Is 150 people a ‘flock’?
I’ve written before about how Minnesota’s state government is trying to offset the residents driven out of the state by its ever-higher-tax policies with those attracted here by the state’s…
A version of this op ed appeared in the Duluth News Tribune on June 21, 2021
In March, the median price of a home sale in Duluth hit $217,000, up 14 percent from last year and 2 percent from February. It is the same story in Superior: The median sale price has risen more than 25 percent in the past year to $144,500, after reaching nearly $130,000 in February.
One reason for this is soaring lumber prices.
Lumber prices are up over 250 percent in the past year, with the price per thousand feet of board lumber hitting an all-time high last month. This is already adding an estimated average of $36,000 to the construction cost of new homes.
“In my segment of the market, the lumber prices would have been $100,000 to $200,000. Now, literally, we’re $175,000 to $300,000-plus, and then going up 5 percent month over month,” Rebecca Remick, chief operating officer for City Homes, an Edina, Minnesota-based homebuilder, said in a recent KARE 11 TV interview. “That’s not sustainable.”
The reason for soaring lumber prices is a shortage of supply. Sawmills closed by the COVID-19 pandemic have been slow to reopen, while demand for lumber has steadily climbed, driven by robust demand for new housing.
“We really need the mills and the government to figure out how they’re going to fix this problem,” Remick said.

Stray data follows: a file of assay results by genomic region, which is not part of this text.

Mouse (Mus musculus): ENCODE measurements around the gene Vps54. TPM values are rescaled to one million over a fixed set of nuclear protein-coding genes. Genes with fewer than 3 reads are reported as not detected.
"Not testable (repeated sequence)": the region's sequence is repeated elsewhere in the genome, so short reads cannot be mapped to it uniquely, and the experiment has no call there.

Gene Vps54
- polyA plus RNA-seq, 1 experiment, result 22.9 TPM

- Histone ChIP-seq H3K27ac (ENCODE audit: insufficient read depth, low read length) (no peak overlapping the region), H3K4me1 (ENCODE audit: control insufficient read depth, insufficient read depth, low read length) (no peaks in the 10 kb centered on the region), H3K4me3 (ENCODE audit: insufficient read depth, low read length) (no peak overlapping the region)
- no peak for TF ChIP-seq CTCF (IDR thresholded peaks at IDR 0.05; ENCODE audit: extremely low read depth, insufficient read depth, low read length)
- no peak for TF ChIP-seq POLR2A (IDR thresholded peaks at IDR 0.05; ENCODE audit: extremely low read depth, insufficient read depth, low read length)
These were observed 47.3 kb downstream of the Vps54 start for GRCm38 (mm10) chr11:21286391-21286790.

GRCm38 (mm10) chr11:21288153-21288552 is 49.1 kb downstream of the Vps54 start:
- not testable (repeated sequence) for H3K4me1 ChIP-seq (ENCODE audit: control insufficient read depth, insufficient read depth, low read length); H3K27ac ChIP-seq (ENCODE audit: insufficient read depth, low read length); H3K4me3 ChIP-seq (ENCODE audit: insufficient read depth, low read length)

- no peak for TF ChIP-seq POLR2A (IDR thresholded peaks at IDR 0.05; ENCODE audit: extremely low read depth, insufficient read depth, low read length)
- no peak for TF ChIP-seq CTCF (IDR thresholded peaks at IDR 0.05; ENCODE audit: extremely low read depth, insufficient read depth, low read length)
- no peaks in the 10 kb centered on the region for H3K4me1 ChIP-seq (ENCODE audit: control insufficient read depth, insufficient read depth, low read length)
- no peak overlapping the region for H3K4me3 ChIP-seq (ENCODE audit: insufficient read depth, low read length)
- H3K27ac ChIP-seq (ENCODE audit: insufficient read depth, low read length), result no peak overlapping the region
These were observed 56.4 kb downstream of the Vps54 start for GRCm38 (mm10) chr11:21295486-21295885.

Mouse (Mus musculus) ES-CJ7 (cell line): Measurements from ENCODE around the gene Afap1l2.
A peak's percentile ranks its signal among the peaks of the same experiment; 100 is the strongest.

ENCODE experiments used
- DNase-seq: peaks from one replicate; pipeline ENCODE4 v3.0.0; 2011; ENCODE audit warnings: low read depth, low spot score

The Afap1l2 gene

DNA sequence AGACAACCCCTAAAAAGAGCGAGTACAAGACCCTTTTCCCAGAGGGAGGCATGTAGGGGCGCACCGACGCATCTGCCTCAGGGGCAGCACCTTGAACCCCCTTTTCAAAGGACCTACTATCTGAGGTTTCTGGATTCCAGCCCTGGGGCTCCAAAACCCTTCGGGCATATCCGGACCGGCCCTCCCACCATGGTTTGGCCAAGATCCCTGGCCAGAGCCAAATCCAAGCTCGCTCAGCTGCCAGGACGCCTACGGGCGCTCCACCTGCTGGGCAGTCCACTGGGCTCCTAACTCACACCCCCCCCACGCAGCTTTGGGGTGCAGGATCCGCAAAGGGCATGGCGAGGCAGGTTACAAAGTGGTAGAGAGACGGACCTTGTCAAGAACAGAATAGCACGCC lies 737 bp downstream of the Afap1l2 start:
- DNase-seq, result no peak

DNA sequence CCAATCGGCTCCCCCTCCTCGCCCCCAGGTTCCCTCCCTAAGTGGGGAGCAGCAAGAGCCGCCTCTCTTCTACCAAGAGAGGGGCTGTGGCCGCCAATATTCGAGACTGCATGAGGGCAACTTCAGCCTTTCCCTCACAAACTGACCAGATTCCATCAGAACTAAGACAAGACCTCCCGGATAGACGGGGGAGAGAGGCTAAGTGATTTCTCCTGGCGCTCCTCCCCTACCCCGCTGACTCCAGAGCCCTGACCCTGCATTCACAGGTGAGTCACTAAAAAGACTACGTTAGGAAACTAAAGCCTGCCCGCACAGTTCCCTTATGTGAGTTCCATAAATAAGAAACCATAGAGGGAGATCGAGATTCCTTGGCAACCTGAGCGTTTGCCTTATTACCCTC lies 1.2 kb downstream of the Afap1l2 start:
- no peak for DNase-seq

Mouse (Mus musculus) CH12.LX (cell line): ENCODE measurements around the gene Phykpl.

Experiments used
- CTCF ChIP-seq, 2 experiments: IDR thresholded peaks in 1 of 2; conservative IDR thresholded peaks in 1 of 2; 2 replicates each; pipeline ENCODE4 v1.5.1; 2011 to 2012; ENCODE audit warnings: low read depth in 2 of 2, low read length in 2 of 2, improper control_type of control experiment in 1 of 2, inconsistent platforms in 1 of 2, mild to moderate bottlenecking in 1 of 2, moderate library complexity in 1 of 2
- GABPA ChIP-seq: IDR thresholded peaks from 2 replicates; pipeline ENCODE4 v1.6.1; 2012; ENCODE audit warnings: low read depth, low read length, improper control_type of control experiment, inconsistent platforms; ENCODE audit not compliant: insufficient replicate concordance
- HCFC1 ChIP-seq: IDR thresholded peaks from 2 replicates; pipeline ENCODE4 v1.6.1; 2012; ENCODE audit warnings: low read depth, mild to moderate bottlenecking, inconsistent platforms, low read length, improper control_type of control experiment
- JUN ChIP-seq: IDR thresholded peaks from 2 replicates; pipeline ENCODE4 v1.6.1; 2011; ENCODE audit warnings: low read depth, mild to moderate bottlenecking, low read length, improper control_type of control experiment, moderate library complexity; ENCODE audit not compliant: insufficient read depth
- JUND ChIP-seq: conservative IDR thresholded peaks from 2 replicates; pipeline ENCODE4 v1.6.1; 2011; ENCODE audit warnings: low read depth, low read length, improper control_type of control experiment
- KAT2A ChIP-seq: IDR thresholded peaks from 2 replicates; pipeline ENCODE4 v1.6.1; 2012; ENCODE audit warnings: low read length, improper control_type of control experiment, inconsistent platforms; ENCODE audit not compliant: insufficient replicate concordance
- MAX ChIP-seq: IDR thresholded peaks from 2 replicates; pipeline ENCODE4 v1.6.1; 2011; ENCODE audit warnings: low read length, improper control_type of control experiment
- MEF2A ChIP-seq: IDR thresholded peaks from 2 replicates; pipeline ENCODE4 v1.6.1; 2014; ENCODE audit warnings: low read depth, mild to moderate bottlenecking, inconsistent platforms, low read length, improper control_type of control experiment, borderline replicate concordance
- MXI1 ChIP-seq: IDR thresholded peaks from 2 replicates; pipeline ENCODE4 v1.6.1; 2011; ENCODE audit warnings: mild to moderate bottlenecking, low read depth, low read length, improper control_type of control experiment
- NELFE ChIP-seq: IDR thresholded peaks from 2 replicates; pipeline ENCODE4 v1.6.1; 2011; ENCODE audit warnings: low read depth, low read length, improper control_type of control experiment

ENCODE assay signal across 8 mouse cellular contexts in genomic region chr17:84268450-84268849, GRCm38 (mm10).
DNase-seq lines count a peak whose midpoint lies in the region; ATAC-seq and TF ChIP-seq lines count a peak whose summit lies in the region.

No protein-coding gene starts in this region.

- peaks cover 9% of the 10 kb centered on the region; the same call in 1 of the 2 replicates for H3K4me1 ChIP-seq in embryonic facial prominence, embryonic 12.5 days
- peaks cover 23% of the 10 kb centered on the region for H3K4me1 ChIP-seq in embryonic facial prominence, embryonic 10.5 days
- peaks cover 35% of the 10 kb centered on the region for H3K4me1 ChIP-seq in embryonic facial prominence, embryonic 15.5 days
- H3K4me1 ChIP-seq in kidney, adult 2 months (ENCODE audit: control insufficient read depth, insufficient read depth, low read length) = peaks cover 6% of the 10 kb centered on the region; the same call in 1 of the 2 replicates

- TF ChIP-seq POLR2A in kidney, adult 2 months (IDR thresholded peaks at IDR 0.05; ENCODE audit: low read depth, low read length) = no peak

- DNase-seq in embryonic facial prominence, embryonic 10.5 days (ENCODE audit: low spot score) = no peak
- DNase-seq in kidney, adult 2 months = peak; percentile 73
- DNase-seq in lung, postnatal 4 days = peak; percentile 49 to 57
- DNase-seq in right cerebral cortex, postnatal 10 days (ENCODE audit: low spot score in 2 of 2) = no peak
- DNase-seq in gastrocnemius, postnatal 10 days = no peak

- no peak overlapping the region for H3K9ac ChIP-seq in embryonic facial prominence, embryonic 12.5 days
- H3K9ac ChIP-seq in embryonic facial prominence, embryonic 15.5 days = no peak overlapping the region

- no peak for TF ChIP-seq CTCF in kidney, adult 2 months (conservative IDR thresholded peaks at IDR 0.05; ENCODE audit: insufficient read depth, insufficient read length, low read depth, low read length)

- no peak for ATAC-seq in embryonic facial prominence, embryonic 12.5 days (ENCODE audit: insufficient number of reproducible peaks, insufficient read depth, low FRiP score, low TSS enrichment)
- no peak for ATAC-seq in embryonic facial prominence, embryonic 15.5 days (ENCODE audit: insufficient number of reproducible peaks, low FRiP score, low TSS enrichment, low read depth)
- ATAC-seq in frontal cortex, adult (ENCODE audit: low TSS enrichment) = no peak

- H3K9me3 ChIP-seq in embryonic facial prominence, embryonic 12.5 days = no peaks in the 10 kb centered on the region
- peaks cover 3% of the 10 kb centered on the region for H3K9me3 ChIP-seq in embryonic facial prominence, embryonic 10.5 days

One thing the federal government could do is cut tariffs on Canadian lumber. The administration of President Donald Trump hiked these tariffs in 2017 but then cut them, from 20 percent to 9 percent, in late 2020 amid concerns about rising lumber prices.
Incredibly, President Joe Biden’s administration is planning to do the exact opposite. The Commerce Department recently announced it was taking the first step toward hiking tariffs on lumber from Canada — the largest foreign supplier, by far, of wood into the United States — to 18.32 percent for 2019.
You read that right, 2019. The proposed tariffs would apply retroactively to purchases made for the past two years. That means American importers could be on the hook for millions of dollars in taxes they didn’t know they would owe — taxes likely to be passed down the supply chain in the form of even higher lumber prices.
This is crazy. If you’re wondering where that affordable housing went, here you go: Government is trashing it.
These tariffs are being touted as a response to Canadian “dumping,” which is selling a good at a price below its cost of production. Leaving aside the question of why we would refuse to let the Canadians subsidize our lumber, “anti-dumping” measures are supposed to be used to prevent low-priced imports from threatening domestic producers. But this isn’t a problem right now, as rocketing lumber prices demonstrate.
I often criticized President Trump’s trade policies, and so did many in the media. There has been much less comment about President Biden’s trade policies, despite the reality they are substantially similar and, in this case, worse. Lumber prices might have to go higher yet to force the media to rediscover its critical faculties.
John Phelan is an economist at the Center of the American Experiment.
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